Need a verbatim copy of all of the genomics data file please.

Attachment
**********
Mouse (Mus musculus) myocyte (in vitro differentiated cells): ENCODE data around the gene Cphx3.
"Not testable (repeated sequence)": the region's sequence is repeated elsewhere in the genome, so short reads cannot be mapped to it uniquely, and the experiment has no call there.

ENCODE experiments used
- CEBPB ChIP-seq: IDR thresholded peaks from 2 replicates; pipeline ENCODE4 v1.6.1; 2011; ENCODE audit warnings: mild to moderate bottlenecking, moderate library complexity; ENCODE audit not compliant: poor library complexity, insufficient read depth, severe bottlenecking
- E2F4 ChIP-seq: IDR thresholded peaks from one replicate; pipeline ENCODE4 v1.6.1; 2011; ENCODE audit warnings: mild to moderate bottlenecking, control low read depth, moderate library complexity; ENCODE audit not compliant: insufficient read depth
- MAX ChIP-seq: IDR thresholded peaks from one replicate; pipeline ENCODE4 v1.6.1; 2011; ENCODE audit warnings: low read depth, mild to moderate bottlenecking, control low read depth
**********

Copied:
Mouse (Mus musculus) myocyte (in vitro differentiated cells): ENCODE data around the gene Cphx3.
"Not testable (repeated sequence)": the region's sequence is repeated elsewhere in the genome, so short reads cannot be mapped to it uniquely, and the experiment has no call there.

ENCODE experiments used
- CEBPB ChIP-seq: IDR thresholded peaks from 2 replicates; pipeline ENCODE4 v1.6.1; 2011; ENCODE audit warnings: mild to moderate bottlenecking, moderate library complexity; ENCODE audit not compliant: poor library complexity, insufficient read depth, severe bottlenecking
- E2F4 ChIP-seq: IDR thresholded peaks from one replicate; pipeline ENCODE4 v1.6.1; 2011; ENCODE audit warnings: mild to moderate bottlenecking, control low read depth, moderate library complexity; ENCODE audit not compliant: insufficient read depth
- MAX ChIP-seq: IDR thresholded peaks from one replicate; pipeline ENCODE4 v1.6.1; 2011; ENCODE audit warnings: low read depth, mild to moderate bottlenecking, control low read depth